Polish Ministry of Defence is going to acquire new tank destroyers based on tracked platforms, in order to reinforce the Polish anti-armour capabilities. Furthermore, the goal of the procedure is to replace the obsolete systems using the 9P133 Malyutka system. The project emerges on the ground of one of the priorities defined within the new Armed Forces Development Programme. 13 potential contractors expressed their will to participate in the technical dialogue procedure, ranging from platform manufacturers, ATGM suppliers with an integrator company capable of fusing an ATGM with an unmanned land vehicle to finish with.
Responding to the questions that we have asked, spokesman for the Armament Inspectorate of the Polish MoD, Cpt. Krzysztof Płatek announced that 13 entities listed below expressed their will to participate in the “Obtaining capabilities to destroy armour and armoured assets by tank destroyers” technical dialogue:
As we can see above, both domestic, as well as foreign entities want to take part in the procedure. PGZ also expressed its willingness to access the dialogue: this concerns three of the Group’s companies dealing with manufacturing or maintaining of tracked combat vehicles (OBRUM, HSW, WZM S.A.). H. Cegielski-Poznań is another state entity that is going to take part in the dialogue - the company has been returning to the defence market since recently. The Polish entities also include the privately owned WB Electronics company.
Polish branch of the Lockheed Martin company is also willing to participate in the procedure. The company in question had been previously offering Hellfire and DAGR ATGMs launched from a variety of platforms. Javelin and heavier JAGM ATGMs (the latter weapon being a derivative of the Hellfire missile) may also be integrated with tracked and wheeled vehicles. Polish Rheinmetall’s branch is another potential bidder. The company in question is a supplier and integrator of a variety of platforms, including the Lynx IFV. This takes integration of the ATGMs into account as well.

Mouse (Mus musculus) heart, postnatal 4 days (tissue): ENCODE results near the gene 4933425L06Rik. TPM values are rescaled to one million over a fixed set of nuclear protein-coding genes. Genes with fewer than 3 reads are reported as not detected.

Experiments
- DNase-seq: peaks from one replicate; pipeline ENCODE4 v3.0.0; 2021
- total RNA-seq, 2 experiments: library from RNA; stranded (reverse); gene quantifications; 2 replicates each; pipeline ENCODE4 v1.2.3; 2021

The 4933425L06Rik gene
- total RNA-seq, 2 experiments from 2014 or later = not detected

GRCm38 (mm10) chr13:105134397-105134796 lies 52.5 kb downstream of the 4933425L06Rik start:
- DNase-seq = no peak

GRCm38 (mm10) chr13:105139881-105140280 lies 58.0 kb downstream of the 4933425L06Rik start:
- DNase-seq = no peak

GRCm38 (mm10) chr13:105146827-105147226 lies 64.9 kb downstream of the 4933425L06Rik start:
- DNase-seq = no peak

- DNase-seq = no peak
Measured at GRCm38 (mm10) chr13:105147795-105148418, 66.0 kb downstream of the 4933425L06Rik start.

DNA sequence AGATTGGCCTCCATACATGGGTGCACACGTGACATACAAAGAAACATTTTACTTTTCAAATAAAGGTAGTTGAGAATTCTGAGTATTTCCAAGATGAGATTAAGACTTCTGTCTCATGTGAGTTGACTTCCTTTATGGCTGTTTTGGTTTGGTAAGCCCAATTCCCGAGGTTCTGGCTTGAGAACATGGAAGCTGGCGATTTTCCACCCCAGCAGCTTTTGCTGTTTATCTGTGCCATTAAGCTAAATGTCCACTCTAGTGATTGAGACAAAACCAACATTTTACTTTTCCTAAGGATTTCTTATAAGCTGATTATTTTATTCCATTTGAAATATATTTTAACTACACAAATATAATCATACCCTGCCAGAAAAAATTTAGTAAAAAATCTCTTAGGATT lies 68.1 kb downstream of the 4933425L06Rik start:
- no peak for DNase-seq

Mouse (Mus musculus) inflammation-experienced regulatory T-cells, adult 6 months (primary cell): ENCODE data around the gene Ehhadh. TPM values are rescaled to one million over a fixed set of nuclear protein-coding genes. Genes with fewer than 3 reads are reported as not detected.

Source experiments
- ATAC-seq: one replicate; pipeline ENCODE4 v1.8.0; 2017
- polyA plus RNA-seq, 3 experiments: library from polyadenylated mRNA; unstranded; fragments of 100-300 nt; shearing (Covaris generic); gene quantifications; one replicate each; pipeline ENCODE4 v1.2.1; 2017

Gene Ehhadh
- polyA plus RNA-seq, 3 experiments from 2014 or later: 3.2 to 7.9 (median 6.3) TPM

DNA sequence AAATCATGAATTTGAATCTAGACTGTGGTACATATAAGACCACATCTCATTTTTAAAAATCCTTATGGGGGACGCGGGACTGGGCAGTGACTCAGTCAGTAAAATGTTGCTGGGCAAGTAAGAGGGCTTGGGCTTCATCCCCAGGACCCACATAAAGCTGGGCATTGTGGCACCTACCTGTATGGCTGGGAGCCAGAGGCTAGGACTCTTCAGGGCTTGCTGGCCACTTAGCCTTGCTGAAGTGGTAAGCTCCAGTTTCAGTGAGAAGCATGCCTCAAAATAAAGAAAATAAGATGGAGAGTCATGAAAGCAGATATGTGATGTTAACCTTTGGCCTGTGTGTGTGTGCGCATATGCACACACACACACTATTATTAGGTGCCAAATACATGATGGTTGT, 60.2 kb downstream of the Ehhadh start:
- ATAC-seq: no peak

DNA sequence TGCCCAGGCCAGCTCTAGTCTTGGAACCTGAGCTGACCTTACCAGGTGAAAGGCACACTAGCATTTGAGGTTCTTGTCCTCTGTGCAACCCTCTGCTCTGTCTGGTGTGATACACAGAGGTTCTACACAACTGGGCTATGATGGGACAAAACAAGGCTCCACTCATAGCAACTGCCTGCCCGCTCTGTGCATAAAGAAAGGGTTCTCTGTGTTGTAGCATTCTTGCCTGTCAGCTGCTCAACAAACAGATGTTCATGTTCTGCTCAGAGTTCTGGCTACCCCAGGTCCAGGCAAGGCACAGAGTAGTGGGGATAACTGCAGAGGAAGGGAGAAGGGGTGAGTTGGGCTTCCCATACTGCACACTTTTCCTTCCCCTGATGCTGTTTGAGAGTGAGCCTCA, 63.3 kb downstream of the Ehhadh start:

MBDA UK is another foreign company willing to be involved in the dialogue. This entity is offering the Brimstone missiles that are being continuously developed. The ATGM in question may be launched from air, land and naval platforms as well. The Estonian Milrem company has also expressed its intention to participate in the procedure. Milrem, together with MBDA, has prepared an offer concerning a land unmanned platform armed with the MBDA MMP missiles. These effectors have already been promoted on the Polish market by the European umbrella company in question - and they could be potentially offered again.
The Israeli IMI Systems company wants to participate in the procedure too. The entity in question is now a part of the Israeli Elbit company. The list ends with two BAE Systems entities, Swedish and American one, both offer fighting vehicles. The companies in question also have a great potential at their disposal,, within the scope of integrating tracked platforms with numerous weapons systems, ATGMs included.
The Polish Ministry of Defence assumes that it would acquire a modern tank destroyer system based on a tracked platform. Noteworthy, the description of the dialogue’s subject suggests that the MoD is thinking about a squadron-level module, meaning that it would concern whole equipment of a unit as such, support and command vehicles as well. Other artillery systems are being procured in a similar manner. Krab sph is a great example here.